As eager as I was to get playing, I couldn't help but stop and listen to this haunting-yet-hopeful score for several minutes before I actually decided to start a new file. The notes filled me with sonder, pulled me out of my body, and made me wonder about the complicated lives of others. What sad experience is this lone boy on the screen thinking about as he gazes into the ocean? What has he lost? Wasn't this supposed to be an upbeat Disney game? I knew I had to start the adventure and find out what was in store.
Moving into Simple and Clean
Upon starting a new file, Kingdom Hearts launched into the opening video accompanied by Simple and Clean's catchy beat. At first, it seemed like a basic love song, but as I listened closely to the lyrics I noticed there were tones indicating something darker on the horizon. "Regardless of warnings / the future doesn't scare me at all / Nothing's like before."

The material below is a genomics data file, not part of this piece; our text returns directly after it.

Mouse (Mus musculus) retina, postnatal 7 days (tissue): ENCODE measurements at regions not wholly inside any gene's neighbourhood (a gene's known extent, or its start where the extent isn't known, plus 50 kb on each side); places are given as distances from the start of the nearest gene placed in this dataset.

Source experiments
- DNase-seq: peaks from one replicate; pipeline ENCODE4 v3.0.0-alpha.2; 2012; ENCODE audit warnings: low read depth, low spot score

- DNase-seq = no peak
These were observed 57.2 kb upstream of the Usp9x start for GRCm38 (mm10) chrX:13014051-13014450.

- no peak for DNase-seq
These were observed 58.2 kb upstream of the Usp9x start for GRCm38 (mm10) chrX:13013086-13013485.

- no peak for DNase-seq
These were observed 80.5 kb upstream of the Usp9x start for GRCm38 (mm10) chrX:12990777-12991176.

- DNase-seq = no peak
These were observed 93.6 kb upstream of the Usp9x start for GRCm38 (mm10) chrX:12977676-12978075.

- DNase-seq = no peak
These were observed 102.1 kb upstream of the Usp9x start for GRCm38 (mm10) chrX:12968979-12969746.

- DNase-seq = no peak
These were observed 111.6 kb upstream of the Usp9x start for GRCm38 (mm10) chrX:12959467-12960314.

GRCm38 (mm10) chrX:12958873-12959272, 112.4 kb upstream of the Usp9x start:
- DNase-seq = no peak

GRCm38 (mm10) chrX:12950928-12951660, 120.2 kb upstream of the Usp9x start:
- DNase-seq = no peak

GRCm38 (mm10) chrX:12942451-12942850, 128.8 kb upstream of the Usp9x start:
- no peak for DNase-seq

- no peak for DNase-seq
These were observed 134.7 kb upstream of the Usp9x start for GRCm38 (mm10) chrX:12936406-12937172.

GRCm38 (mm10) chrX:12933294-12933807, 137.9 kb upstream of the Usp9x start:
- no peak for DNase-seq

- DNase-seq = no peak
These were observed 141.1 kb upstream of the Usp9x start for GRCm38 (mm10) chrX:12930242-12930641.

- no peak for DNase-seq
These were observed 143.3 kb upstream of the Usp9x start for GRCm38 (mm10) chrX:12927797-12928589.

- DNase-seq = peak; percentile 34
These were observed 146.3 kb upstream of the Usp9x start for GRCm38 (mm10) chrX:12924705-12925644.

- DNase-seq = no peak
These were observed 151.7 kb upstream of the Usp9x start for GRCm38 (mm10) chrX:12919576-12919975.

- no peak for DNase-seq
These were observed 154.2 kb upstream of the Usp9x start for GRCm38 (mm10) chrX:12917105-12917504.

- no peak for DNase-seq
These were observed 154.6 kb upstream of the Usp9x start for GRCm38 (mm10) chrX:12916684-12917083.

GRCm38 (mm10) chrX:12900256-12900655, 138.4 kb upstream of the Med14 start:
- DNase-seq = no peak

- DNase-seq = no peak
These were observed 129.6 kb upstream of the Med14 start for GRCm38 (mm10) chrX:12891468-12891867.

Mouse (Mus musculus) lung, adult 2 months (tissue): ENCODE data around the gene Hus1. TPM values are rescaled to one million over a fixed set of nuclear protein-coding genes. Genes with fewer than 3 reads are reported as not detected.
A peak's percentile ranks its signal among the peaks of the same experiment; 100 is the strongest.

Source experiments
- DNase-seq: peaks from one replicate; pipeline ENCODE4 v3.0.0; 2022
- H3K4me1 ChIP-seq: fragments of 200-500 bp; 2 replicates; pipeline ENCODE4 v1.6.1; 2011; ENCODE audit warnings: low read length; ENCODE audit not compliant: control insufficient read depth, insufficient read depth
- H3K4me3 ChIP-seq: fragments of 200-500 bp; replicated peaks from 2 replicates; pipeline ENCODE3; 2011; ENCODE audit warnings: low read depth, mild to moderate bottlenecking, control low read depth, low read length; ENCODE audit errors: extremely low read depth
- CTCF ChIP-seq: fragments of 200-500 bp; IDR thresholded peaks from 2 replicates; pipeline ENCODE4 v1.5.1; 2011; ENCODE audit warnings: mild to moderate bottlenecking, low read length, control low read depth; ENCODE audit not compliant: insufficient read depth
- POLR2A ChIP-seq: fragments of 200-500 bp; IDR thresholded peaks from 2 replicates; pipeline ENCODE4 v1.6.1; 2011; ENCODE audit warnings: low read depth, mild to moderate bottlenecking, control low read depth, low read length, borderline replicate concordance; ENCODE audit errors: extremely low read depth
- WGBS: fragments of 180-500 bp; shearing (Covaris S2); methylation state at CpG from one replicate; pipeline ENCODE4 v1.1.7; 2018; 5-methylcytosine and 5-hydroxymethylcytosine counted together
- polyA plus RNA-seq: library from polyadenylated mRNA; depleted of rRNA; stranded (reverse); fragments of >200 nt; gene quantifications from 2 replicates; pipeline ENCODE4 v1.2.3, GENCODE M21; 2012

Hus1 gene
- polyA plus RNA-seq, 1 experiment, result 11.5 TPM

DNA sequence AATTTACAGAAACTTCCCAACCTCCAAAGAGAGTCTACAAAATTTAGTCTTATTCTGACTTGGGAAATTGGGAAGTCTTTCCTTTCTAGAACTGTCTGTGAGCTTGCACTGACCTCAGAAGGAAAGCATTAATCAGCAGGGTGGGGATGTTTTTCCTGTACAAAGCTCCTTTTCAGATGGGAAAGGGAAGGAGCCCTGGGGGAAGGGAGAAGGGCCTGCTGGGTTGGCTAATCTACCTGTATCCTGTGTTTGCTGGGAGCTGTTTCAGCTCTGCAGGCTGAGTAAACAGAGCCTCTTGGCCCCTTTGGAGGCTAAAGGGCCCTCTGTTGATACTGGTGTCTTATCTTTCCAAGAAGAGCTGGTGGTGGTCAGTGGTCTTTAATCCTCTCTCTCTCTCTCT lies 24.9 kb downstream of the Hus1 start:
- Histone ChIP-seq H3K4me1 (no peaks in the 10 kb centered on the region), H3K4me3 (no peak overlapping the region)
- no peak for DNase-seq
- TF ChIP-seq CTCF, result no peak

The song seems to be singing about insecurity — uncertainty in a relationship, fear of the unknown, or even the inevitable loss of innocence as we grow up. But then, why does the music on the first listen sound so happy? The music is, of course, accompanied by what was then some of the best video game graphics of the time. You watch Sora's relationships with his best friends, Kairi and Riku, get pulled apart, unsure if it'll come back together.
Before I'd even properly gotten to control Sora for the first time, I'd been hit with two songs that perfectly encompass the duality of happiness and sadness that exists in us all.
Ending with Always on My Mind
The music only proved this point further as I made my way through the story. In this adventure, Sora is on a mission to find his friends after their world, Destiny Islands, was destroyed by Heartless. One of these friends, Kairi, has been captured by Disney villains and is in a comatose state. The other, Riku, sees Sora as a traitor. Sora feels hurt by this accusation. He just discovered with Donald and Goofy's help that he is a Keyblade wielder with the power to seal Heartless away and save worlds. But he is torn between helping everyone and helping his friends.